Provide safe corridor

Life in Nepal these days is synonymous with bandhs, protests, rallies and violence. Although the organisers of these programmes say their aim is to pressurise those in command to accede to the demands of the former, there, however, has been an undeserved victim: the common people who have been forced to live with exorbitant price hikes of essential commodities. The suspension of transport services since last Friday has caused tremendous hardship to both the passengers and the business community, besides the consumers in the capital city who are now tackling a severe shortage of milk, fuel and meat in addition to other essential and non-essential commodities. Even the price of cement and steel has shot up in recent months, thanks again to frequent chakka jams. The import and export industry has also been forced to bear recurrent losses due to similar hurdles. Its 40-odd freight trucks that used to depart the Valley on a normal day have been grounded too. And there is little sign of an early end to the ordeal.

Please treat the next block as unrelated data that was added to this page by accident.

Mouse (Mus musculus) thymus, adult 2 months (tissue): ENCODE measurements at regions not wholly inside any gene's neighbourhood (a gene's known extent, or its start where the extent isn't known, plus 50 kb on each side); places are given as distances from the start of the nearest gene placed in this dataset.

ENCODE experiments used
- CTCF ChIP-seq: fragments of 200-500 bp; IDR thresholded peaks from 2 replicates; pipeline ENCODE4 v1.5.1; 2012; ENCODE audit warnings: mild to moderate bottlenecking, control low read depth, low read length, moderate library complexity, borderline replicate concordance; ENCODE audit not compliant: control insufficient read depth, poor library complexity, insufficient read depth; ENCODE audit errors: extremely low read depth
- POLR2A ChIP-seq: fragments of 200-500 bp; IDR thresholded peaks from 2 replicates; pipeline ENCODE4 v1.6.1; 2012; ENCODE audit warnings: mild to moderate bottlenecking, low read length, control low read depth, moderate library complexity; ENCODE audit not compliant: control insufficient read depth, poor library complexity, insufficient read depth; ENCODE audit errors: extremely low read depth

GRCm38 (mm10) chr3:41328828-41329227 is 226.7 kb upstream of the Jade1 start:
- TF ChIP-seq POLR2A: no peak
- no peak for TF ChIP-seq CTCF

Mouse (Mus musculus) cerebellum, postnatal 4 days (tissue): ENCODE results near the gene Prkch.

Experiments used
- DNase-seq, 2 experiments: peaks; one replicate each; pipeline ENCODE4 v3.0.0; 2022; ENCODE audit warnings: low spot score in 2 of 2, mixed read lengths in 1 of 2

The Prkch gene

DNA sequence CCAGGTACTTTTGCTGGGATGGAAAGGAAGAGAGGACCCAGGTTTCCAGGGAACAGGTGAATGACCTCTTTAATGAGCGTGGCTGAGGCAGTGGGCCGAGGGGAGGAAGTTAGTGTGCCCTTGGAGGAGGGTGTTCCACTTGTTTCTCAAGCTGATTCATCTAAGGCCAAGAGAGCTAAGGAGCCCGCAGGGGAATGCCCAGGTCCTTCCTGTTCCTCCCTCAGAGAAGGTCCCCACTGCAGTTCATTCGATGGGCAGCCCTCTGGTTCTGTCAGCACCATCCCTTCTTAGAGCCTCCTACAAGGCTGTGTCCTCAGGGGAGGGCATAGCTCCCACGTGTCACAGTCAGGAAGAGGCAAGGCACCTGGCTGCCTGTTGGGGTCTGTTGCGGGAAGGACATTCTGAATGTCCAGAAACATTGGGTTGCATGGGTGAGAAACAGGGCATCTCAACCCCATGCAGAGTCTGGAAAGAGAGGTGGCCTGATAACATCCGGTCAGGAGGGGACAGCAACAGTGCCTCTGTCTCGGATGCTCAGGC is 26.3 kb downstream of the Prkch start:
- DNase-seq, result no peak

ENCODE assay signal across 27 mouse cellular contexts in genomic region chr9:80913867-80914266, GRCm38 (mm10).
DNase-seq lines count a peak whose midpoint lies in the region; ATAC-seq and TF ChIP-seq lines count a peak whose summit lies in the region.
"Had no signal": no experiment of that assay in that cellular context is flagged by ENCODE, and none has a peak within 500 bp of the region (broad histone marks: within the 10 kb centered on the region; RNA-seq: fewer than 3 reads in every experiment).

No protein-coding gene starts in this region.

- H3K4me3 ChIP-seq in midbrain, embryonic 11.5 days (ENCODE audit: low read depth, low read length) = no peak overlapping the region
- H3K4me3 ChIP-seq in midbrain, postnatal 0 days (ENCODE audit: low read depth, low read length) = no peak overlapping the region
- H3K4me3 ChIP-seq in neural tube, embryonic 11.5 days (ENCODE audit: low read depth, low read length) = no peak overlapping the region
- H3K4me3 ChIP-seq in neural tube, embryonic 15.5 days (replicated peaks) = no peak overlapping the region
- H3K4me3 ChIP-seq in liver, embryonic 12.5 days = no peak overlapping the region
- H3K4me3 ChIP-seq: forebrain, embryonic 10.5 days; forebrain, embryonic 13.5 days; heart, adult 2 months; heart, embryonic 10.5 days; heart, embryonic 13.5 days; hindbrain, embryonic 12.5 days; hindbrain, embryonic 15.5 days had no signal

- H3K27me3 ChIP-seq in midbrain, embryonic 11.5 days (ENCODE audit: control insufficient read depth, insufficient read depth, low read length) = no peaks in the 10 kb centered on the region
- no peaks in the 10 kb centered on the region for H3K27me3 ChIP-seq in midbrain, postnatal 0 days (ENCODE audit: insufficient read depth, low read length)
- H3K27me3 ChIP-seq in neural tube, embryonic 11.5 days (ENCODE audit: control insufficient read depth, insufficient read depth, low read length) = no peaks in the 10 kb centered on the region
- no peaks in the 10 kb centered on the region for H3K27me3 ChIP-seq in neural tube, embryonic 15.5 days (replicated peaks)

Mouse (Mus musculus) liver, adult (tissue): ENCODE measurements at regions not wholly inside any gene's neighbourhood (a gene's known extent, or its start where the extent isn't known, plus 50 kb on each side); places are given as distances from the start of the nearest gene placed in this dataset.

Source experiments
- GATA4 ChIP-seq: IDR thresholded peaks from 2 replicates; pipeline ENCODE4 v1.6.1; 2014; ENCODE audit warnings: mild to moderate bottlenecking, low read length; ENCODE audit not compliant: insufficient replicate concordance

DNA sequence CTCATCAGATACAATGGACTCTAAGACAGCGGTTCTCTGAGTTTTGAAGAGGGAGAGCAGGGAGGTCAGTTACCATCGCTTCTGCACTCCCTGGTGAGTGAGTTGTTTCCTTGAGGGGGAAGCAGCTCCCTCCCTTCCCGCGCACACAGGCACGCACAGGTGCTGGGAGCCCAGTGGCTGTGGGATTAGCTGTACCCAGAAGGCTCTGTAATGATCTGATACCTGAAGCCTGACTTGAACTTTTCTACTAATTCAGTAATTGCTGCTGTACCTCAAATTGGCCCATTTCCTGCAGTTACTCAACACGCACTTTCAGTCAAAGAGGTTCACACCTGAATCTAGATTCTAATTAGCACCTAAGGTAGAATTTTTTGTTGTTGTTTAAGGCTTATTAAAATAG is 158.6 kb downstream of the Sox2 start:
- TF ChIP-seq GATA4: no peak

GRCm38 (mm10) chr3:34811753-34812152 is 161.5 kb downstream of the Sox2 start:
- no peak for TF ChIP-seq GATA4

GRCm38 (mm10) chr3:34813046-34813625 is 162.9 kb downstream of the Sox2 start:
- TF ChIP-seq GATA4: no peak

The transport entrepreneurs have their own reasons. Their cargo carriers have been set on fire several times and say the government failed to provide them with compensation. Understandably nobody would want their property being gutted, far less in return for nothing. And it would be foolhardy to expect the vehicles to ply under insecure conditions. It goes without saying the standoff will have disastrous consequences. A halt in traffic throws thousands of people, who rely on the transport system to eke out a living, out of business. The economics of goods scarcity and increase in price aside, people are compelled to cough up an extra amount in addition to accepting depletion in their earnings. This, therefore, leaves the common man to bear the brunt of the impact; the government will only be facing indirect ramifications. The myth that dharnas and strikes will ever bring the powers-that-be to their knees without hurting the people can, therefore, be safely discarded. Those in the transport sector too are dictated by the need to work for a living. Beyond that, being rendered a soft target is not the fault of those driving the vehicles. Because chakka jams throw the daily life out of gear and is a cause for undue concern for the common man at large, the organisers of the protest programmes must provide a safe corridor to public vehicles. A halt in the transport sector grinds other industries like tourism and hotel to a standstill. Setting fire to cargo trucks and passenger buses do not succeed in winning the sympathy of the people. Freight carriers must not be made the target of the protestors.